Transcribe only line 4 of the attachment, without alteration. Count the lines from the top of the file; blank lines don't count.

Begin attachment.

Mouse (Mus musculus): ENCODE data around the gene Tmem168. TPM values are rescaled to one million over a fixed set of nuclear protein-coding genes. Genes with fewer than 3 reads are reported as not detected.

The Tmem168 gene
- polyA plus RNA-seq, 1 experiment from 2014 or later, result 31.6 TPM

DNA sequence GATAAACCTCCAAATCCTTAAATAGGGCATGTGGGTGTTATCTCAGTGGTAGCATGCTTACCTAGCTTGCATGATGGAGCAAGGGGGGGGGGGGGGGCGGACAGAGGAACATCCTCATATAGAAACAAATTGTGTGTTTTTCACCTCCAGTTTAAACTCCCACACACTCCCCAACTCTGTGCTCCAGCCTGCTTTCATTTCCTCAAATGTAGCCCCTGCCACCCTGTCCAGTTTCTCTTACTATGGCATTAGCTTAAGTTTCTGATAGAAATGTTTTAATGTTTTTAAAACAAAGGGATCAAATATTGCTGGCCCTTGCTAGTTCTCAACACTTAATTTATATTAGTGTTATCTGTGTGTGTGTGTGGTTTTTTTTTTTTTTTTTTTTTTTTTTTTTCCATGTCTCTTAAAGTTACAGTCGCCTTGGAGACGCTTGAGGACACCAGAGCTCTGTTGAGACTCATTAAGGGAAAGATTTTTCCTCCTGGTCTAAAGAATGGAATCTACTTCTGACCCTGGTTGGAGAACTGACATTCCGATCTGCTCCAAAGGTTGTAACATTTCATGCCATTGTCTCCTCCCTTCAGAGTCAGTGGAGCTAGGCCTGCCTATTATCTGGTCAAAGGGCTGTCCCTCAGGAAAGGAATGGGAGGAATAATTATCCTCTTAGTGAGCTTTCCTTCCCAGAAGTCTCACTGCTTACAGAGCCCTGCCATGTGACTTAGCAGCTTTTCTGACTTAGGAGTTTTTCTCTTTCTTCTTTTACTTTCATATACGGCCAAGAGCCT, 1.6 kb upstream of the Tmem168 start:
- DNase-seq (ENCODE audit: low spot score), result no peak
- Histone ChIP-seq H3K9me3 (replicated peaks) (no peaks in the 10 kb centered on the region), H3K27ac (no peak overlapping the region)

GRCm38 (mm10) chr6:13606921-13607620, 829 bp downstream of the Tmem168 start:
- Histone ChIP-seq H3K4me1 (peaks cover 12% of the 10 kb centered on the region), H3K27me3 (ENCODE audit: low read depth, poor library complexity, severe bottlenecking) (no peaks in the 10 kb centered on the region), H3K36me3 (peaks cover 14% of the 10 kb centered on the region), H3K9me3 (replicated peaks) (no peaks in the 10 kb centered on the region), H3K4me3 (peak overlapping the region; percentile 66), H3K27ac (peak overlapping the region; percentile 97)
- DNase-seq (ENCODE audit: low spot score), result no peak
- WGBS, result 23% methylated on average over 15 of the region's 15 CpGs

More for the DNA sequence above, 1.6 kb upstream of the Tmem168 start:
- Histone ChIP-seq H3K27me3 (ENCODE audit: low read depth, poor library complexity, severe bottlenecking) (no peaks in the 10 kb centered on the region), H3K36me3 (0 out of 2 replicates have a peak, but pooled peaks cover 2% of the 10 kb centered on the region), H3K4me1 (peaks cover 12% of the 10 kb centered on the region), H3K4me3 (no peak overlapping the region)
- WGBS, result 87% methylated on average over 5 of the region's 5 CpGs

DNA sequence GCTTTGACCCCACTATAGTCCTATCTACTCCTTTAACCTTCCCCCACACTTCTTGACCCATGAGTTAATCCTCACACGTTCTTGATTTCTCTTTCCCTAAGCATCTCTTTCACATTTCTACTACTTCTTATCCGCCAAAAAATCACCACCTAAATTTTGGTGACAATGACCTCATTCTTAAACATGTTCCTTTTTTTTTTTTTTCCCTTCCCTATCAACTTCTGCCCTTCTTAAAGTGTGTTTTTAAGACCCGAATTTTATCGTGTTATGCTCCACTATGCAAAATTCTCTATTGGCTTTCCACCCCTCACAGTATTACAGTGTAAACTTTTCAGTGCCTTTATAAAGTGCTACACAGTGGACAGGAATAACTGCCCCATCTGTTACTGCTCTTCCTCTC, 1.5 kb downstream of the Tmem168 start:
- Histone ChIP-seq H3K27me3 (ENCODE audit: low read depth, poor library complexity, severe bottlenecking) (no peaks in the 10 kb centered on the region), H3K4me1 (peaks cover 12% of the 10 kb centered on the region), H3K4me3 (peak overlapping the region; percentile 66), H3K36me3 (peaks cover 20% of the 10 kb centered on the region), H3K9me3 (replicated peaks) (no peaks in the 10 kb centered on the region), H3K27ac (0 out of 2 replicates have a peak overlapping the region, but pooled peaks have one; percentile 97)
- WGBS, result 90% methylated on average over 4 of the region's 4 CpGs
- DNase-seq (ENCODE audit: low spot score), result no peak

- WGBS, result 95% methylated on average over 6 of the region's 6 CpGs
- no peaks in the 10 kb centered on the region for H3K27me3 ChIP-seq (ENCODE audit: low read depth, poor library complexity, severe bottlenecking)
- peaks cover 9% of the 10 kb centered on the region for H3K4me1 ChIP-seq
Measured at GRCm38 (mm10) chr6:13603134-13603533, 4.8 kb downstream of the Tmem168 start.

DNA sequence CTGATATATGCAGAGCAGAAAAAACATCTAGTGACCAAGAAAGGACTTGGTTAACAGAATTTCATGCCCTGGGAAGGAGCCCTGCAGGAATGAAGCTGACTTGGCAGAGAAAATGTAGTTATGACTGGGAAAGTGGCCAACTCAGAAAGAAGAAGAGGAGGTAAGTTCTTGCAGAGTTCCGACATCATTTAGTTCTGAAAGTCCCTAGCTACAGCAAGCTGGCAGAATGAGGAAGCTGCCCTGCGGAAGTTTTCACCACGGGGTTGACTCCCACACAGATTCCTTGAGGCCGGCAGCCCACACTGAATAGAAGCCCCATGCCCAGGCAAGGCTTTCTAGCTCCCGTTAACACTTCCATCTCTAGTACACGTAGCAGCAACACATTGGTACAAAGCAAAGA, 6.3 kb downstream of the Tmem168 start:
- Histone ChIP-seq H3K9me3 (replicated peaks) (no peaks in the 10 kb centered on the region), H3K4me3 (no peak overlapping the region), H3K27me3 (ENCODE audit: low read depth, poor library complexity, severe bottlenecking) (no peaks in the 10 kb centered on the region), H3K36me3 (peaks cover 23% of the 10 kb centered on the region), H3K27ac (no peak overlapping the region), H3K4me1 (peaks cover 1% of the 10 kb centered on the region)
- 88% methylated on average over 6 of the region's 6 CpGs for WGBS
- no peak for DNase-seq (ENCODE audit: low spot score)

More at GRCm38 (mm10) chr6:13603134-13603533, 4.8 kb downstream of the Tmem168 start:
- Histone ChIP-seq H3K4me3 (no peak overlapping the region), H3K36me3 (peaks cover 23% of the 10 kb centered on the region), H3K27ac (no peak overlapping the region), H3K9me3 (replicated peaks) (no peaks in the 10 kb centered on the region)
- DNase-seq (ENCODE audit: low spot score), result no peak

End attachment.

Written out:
DNA sequence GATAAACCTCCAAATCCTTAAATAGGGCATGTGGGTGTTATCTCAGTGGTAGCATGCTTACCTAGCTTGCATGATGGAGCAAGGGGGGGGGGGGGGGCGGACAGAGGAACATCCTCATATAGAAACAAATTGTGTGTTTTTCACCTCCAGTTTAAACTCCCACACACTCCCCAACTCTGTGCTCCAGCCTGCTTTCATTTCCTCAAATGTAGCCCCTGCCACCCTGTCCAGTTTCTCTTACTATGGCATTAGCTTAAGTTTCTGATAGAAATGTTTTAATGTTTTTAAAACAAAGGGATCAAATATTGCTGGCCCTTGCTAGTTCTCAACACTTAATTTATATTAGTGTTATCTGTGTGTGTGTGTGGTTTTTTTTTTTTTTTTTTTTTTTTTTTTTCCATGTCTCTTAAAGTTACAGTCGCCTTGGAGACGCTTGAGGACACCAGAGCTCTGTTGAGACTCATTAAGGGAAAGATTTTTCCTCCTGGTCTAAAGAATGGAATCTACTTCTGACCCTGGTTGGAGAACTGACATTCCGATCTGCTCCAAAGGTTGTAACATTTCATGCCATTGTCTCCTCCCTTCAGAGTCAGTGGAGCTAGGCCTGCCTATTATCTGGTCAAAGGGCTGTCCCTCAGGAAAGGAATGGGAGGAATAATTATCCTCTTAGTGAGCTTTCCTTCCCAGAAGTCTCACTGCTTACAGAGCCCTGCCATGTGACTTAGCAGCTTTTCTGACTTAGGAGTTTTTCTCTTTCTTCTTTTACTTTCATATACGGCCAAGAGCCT, 1.6 kb upstream of the Tmem168 start: